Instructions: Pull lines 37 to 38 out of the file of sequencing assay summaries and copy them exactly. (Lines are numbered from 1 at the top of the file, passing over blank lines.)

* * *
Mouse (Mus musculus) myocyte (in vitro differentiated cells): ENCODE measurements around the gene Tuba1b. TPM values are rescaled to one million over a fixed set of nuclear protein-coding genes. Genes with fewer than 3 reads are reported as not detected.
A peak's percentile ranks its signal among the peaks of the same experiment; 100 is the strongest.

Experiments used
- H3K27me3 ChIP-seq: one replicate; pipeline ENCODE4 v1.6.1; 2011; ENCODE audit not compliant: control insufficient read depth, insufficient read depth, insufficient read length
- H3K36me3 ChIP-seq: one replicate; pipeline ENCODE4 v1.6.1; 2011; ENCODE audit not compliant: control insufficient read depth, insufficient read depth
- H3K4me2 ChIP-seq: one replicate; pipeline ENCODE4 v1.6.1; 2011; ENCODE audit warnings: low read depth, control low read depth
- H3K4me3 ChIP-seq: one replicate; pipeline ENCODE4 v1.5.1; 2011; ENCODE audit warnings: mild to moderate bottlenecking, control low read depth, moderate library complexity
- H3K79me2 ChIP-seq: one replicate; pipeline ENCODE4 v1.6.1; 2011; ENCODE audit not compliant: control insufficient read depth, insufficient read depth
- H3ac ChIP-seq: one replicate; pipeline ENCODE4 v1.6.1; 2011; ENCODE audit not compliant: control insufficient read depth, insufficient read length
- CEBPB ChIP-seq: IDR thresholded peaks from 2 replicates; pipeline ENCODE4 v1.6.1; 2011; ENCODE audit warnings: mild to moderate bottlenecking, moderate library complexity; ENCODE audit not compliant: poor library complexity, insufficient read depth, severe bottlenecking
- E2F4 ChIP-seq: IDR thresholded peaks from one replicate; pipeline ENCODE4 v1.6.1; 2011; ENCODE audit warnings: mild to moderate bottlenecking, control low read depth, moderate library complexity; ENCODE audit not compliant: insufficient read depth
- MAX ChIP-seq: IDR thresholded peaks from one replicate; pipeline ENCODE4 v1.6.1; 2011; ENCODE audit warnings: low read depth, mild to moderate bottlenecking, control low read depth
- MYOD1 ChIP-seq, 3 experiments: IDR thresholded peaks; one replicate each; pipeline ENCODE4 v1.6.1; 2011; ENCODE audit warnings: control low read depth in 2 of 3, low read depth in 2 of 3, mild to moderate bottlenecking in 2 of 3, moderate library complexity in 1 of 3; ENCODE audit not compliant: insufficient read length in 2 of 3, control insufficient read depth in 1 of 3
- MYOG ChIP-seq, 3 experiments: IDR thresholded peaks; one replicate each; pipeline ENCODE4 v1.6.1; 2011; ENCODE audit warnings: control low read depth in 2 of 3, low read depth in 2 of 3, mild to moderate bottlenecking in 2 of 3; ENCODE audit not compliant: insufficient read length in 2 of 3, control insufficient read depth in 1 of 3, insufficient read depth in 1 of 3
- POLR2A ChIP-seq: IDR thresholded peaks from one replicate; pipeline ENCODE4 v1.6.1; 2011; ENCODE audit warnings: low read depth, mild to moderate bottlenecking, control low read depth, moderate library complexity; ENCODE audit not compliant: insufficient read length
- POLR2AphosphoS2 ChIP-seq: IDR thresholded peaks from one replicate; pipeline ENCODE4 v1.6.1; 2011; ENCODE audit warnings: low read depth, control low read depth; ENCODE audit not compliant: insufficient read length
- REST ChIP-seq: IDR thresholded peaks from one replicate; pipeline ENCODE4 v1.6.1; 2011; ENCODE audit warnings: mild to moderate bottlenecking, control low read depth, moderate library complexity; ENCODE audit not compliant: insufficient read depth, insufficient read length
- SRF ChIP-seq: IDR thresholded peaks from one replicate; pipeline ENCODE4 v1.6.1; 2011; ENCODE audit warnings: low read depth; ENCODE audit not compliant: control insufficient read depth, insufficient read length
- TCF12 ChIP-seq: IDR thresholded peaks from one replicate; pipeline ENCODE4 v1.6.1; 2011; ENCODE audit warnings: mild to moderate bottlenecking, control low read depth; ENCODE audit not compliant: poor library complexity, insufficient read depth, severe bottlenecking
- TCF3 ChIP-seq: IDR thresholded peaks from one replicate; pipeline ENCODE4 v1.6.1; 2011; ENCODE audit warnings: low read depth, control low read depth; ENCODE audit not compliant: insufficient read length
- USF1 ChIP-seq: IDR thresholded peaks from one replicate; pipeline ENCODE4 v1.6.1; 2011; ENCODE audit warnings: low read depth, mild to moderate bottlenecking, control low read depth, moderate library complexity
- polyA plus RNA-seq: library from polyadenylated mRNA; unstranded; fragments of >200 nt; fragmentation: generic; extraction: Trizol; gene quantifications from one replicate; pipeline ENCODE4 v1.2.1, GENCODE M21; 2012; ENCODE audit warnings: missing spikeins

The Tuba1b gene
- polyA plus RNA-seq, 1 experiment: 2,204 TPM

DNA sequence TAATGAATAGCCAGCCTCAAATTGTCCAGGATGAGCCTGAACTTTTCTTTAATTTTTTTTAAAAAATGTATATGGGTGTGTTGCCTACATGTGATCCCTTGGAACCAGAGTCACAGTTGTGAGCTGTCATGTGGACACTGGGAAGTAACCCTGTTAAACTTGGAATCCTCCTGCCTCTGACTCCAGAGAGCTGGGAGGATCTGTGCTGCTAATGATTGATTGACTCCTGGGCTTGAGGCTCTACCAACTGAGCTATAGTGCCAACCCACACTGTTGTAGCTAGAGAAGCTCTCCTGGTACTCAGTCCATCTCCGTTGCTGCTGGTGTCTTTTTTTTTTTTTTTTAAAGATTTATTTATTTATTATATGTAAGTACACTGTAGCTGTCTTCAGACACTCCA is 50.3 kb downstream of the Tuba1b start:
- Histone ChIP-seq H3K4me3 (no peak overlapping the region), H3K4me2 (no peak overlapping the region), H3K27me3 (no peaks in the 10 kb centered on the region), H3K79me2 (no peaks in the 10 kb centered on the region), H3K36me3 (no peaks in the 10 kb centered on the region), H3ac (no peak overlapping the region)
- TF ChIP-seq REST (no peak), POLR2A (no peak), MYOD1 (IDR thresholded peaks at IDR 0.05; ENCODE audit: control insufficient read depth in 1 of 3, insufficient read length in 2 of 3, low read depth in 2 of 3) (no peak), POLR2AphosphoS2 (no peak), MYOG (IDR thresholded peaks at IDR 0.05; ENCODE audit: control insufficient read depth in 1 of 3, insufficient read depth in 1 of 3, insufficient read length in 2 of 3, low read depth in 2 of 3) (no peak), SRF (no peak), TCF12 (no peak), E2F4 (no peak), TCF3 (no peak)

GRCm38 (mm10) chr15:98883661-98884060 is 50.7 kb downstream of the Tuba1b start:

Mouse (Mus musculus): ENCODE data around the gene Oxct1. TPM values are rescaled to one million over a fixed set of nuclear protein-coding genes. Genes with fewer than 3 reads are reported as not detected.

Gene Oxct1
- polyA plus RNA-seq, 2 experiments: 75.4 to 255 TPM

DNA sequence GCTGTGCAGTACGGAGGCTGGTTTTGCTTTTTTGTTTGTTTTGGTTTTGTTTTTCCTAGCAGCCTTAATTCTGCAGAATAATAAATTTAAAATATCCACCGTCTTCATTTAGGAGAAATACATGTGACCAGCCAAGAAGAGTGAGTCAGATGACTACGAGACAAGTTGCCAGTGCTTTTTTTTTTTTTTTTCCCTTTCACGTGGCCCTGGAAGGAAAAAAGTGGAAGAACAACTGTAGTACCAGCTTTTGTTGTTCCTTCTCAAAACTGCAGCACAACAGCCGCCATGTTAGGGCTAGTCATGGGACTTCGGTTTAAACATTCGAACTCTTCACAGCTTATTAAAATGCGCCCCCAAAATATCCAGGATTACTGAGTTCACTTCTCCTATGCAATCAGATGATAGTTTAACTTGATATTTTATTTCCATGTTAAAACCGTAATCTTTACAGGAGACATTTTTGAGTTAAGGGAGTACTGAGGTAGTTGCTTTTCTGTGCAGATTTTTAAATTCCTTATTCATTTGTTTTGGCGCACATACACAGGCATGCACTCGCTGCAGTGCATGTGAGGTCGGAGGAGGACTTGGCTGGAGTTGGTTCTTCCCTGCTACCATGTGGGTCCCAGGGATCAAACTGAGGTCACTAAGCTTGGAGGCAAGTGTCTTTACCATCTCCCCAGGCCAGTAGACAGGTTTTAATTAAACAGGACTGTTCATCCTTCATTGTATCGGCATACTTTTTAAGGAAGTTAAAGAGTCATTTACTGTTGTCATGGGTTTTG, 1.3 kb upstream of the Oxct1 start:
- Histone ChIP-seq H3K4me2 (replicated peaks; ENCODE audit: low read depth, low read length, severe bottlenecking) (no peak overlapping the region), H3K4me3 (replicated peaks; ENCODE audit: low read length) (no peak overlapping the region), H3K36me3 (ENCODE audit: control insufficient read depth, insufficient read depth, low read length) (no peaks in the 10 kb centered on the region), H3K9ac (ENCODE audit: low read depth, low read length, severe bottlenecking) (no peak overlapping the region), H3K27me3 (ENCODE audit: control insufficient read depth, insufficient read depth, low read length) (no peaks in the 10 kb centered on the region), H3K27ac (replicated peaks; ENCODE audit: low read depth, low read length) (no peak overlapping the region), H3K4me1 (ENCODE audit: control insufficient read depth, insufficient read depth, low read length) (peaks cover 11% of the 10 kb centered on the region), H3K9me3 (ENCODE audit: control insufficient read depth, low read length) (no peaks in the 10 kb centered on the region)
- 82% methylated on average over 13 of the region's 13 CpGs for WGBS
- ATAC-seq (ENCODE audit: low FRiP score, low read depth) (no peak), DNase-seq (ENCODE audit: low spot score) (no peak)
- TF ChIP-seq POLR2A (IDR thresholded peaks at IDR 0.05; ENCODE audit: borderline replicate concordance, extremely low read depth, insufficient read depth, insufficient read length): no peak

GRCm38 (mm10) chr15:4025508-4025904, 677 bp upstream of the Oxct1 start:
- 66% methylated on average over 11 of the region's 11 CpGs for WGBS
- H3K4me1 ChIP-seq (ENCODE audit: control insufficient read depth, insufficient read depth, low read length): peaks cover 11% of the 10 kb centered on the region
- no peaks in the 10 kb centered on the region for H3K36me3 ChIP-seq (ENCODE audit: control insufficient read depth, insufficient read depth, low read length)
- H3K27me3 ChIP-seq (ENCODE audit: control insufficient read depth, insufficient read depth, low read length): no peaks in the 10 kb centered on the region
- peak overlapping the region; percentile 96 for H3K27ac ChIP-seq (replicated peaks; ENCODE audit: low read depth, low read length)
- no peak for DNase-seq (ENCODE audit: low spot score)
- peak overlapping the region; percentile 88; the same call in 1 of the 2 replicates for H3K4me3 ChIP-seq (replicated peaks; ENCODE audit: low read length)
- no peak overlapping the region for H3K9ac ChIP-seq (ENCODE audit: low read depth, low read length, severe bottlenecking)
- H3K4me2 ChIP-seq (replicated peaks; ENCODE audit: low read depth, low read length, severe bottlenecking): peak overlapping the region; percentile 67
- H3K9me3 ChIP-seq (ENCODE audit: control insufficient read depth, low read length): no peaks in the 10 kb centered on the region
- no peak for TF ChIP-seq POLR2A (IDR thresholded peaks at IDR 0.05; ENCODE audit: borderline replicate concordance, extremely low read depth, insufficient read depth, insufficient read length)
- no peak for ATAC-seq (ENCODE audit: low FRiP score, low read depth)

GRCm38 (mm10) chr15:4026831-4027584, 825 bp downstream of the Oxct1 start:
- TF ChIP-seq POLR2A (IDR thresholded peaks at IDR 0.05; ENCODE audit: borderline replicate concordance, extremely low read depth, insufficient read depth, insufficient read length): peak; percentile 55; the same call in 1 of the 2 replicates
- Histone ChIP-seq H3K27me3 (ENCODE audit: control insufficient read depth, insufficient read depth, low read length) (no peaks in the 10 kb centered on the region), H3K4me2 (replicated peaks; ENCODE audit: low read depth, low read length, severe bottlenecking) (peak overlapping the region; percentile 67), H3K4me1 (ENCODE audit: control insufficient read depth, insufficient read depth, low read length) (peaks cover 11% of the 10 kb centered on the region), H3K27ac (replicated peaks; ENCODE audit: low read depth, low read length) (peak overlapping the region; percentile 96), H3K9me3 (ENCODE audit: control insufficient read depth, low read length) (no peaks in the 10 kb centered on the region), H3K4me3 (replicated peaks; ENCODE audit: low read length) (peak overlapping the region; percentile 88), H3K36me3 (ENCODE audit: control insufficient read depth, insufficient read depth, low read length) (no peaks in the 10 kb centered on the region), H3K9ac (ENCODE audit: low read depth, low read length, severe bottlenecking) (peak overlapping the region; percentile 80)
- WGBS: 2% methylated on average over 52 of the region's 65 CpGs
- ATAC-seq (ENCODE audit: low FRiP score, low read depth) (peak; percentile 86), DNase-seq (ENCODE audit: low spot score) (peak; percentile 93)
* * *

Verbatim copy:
GRCm38 (mm10) chr15:4025508-4025904, 677 bp upstream of the Oxct1 start:
- 66% methylated on average over 11 of the region's 11 CpGs for WGBS